By Peter Tatchell
In the early 1930s, Berlin was the gay capital of the world, with a huge, buzzing gay scene of bars and clubs. It boasted gay magazines and gay arts and sports associations, as well as organisations campaigning for greater understanding and rights. Life in Berlin was good – and getting better – for lesbian, gay, bisexual and transgender (LGBT) people.
Although homosexuality was illegal under paragraph 175 of the German criminal code, it was rarely enforced. In the Reichstag, MPs were on the verge of securing its repeal. A new era of freedom seemed to be dawning.
Then came Nazism.
Within weeks of assuming power in 1933, Hitler outlawed homosexual organisations and publications. Gay bars and clubs were closed down soon afterwards. Storm troopers ransacked the headquarters of the gay rights movement, the Institute of Sexual Science, and publicly burned its vast library of “degenerate” books. Before the end of the year, the first homosexuals were deported to newly established concentration camps.
Some of the personal stories of gay survivors were told in the film, Paragraph 175.
Gad Beck was one of them.
In the 1930s, he was a precociously gay Jewish schoolboy, sweetly innocent about homophobia.
He recalls: “I had an athletics teacher … One day we were showering together and I jumped on him. I ran home to my mother and said: ‘Mother, today I had my first man.'” Luckily, his parents accepted his homosexuality. But they feared for his future. He remembers their reaction: “They said: ‘Oh my god, he’s Jewish and he’s gay. Either way he’ll be persecuted. This cannot end well.'”
But Beck survived the war, although nearly everyone around him perished. Two of his lovers were seized by the Nazis. “I met this beautiful blonde Jew. He invited me to spend the night. In the morning the Gestapo came … I showed my ID – not on the list. They took him to Auschwitz. It had a different value then, a night of love.”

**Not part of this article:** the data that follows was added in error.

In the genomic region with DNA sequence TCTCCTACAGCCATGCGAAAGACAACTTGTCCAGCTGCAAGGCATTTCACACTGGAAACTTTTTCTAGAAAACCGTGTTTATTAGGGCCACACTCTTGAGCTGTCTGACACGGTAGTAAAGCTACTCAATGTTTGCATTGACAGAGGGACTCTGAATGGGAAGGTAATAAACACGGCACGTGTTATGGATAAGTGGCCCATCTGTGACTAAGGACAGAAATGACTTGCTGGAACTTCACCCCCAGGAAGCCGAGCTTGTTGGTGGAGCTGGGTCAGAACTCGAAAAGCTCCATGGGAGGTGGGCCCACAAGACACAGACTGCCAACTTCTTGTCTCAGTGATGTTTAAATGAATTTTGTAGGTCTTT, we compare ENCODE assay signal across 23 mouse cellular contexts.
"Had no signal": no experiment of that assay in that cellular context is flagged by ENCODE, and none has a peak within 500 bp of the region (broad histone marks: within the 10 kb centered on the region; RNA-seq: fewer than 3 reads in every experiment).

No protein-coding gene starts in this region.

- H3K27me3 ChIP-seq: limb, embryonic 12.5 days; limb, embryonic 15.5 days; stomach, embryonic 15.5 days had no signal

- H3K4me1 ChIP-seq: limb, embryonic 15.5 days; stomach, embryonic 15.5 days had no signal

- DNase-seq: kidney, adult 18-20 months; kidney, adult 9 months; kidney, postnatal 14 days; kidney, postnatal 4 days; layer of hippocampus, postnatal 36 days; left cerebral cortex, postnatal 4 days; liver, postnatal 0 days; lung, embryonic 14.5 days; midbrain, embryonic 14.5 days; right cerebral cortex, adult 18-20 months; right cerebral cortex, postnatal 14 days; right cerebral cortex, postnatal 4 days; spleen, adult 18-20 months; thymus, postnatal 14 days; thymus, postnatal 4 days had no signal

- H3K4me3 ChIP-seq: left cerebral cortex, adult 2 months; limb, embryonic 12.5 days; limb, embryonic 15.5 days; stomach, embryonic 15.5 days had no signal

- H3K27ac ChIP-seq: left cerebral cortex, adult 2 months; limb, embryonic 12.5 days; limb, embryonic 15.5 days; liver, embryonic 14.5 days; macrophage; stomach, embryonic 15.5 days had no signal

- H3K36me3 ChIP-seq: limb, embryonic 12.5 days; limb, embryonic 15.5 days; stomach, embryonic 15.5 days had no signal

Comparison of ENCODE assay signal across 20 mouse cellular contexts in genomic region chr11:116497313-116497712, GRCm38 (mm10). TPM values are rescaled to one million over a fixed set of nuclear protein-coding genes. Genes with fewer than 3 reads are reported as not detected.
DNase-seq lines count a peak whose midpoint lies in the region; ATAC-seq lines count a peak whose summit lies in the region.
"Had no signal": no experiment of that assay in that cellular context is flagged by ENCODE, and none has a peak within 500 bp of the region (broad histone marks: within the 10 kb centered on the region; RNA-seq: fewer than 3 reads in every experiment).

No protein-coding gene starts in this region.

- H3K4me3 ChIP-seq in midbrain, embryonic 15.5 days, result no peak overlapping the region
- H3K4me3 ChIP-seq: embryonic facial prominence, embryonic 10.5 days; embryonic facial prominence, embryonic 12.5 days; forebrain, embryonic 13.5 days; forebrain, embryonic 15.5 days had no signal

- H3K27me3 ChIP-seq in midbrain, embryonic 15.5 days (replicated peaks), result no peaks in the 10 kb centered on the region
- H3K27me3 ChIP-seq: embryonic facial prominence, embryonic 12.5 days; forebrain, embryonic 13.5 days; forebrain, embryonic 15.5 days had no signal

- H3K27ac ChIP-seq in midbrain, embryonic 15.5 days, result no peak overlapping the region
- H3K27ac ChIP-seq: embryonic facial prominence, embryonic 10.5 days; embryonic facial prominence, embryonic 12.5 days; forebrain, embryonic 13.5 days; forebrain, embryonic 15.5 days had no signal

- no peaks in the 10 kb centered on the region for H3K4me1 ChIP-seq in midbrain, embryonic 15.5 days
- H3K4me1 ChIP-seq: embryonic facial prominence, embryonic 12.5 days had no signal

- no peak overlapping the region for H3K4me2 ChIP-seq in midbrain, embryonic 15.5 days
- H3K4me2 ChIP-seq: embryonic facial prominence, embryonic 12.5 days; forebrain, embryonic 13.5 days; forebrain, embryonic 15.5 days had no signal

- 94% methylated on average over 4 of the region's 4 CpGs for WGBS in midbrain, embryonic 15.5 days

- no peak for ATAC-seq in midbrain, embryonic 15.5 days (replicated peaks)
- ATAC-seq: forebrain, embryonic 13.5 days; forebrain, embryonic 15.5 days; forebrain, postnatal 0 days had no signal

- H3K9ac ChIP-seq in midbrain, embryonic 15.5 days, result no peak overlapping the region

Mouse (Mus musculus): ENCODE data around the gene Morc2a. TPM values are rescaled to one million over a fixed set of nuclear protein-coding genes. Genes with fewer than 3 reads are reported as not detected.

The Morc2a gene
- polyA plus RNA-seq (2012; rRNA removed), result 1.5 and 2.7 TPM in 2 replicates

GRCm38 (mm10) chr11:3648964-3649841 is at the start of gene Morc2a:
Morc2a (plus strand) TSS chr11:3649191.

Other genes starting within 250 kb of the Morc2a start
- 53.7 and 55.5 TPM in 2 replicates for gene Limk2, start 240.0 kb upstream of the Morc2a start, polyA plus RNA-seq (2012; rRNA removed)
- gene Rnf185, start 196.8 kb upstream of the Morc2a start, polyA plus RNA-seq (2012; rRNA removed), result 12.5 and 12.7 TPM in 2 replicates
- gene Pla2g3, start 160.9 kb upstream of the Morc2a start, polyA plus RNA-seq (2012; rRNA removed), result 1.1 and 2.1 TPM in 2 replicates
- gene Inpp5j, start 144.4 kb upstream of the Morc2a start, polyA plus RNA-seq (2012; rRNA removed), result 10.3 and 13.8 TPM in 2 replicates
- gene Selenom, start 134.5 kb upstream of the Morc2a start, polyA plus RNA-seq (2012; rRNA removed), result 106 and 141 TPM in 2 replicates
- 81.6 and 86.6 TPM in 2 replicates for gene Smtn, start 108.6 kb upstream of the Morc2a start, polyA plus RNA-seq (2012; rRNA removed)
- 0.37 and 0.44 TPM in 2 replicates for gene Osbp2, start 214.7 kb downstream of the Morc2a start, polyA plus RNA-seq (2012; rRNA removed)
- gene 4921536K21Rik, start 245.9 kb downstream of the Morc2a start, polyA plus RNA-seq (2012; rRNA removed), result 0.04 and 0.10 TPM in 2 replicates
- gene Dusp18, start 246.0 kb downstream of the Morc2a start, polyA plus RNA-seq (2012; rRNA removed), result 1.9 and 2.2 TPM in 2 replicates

Later, Beck tried to free another lover, Manfred, from a Gestapo transfer camp by posing as a Hitler Youth member. This incredibly dangerous deception was successful, but as they walked to freedom, Manfred told Gad he could not abandon his family in the camp.
Beck watched helplessly as his lover returned to be with them. He never saw Manfred again.
In 1934, the Nazis stepped up their anti-gay campaign, with the creation of the Reich Office for Combating Abortion and Homosexuality.
According to Himmler: “Those who practice homosexuality deprive Germany of the children they owe her … our nation will fall to pieces because of that plague.” The police were ordered to draw up “pink lists” of known or suspected homosexuals.
Mass arrests followed.
At the age of 17 in Nazi-occupied France, Frenchman Pierre Seel was incarcerated by the Germans after they seized local police files on homosexuals. “They saw our names on these lists”, he says. “I ended up at the camp in Schirmeck.”
“There was a hierarchy from weakest to strongest. The weakest in the camps were the homosexuals. All the way at the bottom…I was tortured, beaten…sodomised and raped. The Nazis stuck 25cm of wood up my arse … (it) still bleeds, even today.”
Seel’s lover Jo suffered a worse fate. “He was condemned to die, eaten by dogs. German dogs! German Shepherds!”, Seel shouts with rage. “That I can never forget.”
The Nazis again intensified the war against what they called “abnormal existence” in 1935, broadening the definition of homosexual behaviour and the grounds for arrest. Gossip and innuendo became evidence. A man could be incarcerated on the basis of a mere touch, gesture or look.